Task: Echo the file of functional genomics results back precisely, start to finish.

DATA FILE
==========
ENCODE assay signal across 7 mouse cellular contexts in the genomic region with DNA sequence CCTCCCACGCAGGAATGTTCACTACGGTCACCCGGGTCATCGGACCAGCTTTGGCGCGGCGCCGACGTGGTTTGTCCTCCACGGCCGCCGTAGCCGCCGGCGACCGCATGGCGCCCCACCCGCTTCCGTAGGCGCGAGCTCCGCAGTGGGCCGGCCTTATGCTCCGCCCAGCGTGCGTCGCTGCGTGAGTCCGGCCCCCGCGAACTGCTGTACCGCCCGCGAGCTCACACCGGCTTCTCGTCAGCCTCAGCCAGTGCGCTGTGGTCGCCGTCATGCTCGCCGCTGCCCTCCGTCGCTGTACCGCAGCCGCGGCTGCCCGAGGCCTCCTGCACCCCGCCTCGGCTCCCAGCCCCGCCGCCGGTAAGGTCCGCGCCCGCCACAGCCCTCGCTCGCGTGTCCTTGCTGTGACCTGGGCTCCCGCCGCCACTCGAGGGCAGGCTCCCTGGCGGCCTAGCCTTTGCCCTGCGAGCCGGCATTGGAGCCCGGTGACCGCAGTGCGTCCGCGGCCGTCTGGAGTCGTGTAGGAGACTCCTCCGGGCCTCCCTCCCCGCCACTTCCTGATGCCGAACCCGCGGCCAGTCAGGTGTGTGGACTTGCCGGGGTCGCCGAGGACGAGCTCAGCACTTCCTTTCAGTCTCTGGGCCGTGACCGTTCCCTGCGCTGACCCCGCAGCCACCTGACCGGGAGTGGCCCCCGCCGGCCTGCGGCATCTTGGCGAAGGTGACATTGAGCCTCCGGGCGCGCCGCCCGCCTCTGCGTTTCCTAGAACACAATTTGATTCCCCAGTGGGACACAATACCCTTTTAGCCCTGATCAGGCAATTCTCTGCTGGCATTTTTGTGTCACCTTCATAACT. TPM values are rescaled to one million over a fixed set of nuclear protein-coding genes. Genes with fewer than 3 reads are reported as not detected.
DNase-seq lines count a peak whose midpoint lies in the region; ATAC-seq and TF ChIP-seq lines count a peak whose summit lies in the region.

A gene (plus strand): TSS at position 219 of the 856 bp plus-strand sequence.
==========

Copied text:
ENCODE assay signal across 7 mouse cellular contexts in the genomic region with DNA sequence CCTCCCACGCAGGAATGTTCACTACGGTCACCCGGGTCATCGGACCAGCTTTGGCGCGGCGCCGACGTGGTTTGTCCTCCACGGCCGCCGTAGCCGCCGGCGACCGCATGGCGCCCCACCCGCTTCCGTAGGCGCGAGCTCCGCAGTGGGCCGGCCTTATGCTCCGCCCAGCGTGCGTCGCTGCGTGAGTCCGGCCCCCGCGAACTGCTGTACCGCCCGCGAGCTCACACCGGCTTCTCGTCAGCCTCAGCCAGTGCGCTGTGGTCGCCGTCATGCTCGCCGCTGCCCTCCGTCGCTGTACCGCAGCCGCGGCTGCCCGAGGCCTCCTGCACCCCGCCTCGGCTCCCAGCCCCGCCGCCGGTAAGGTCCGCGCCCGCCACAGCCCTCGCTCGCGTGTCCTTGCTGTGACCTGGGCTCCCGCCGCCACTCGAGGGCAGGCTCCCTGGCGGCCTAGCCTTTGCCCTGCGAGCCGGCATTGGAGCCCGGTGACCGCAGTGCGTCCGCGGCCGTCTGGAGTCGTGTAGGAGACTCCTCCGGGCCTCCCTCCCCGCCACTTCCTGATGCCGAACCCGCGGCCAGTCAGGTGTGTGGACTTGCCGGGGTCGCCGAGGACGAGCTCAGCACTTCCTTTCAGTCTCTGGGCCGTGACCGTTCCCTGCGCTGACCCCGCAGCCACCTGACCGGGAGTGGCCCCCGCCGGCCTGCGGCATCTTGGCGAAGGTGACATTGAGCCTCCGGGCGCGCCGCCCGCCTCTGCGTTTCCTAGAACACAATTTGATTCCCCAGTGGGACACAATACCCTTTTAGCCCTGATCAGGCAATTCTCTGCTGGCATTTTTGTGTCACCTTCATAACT. TPM values are rescaled to one million over a fixed set of nuclear protein-coding genes. Genes with fewer than 3 reads are reported as not detected.
DNase-seq lines count a peak whose midpoint lies in the region; ATAC-seq and TF ChIP-seq lines count a peak whose summit lies in the region.

A gene (plus strand): TSS at position 219 of the 856 bp plus-strand sequence.